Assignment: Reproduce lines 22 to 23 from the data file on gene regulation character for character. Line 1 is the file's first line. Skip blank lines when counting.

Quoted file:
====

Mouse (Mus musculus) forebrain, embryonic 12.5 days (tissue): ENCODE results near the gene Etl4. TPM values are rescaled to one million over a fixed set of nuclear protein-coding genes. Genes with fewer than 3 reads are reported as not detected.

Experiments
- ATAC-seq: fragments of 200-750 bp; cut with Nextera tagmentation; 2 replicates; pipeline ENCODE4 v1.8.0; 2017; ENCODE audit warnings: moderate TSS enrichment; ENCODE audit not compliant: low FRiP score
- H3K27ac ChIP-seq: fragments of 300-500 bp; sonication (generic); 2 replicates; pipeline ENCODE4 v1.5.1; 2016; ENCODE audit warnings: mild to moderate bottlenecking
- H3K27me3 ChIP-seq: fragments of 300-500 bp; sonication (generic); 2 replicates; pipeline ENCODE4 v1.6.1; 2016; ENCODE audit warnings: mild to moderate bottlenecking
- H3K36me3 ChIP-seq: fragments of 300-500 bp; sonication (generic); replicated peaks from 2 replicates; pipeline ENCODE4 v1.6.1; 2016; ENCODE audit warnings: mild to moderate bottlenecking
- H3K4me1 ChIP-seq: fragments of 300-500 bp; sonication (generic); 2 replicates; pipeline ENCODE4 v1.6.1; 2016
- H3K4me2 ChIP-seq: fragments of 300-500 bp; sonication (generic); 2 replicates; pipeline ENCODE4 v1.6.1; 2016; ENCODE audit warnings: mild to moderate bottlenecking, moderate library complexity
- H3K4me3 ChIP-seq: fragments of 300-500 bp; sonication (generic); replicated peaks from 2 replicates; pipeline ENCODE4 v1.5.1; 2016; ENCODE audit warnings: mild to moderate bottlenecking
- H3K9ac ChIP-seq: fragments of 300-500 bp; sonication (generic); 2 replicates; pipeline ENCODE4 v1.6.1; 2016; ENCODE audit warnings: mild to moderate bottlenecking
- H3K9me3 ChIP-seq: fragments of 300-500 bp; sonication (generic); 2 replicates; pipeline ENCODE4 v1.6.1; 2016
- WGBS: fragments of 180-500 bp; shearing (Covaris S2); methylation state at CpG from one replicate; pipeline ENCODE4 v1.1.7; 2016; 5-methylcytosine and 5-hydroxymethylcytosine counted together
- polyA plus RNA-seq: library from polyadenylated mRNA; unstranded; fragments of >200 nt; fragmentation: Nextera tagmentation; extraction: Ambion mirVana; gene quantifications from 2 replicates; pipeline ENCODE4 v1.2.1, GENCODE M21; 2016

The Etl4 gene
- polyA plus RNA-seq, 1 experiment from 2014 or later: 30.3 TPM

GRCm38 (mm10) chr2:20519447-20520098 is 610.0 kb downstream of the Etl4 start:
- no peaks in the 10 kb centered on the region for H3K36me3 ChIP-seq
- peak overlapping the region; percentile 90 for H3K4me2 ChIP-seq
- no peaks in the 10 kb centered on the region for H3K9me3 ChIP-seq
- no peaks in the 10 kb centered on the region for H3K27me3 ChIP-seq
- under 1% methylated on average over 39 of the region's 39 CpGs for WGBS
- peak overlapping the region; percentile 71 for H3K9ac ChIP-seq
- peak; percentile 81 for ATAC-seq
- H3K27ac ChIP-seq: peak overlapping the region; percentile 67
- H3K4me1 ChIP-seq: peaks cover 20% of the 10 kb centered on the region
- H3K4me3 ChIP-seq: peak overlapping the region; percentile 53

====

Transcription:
- peak overlapping the region; percentile 71 for H3K9ac ChIP-seq
- peak; percentile 81 for ATAC-seq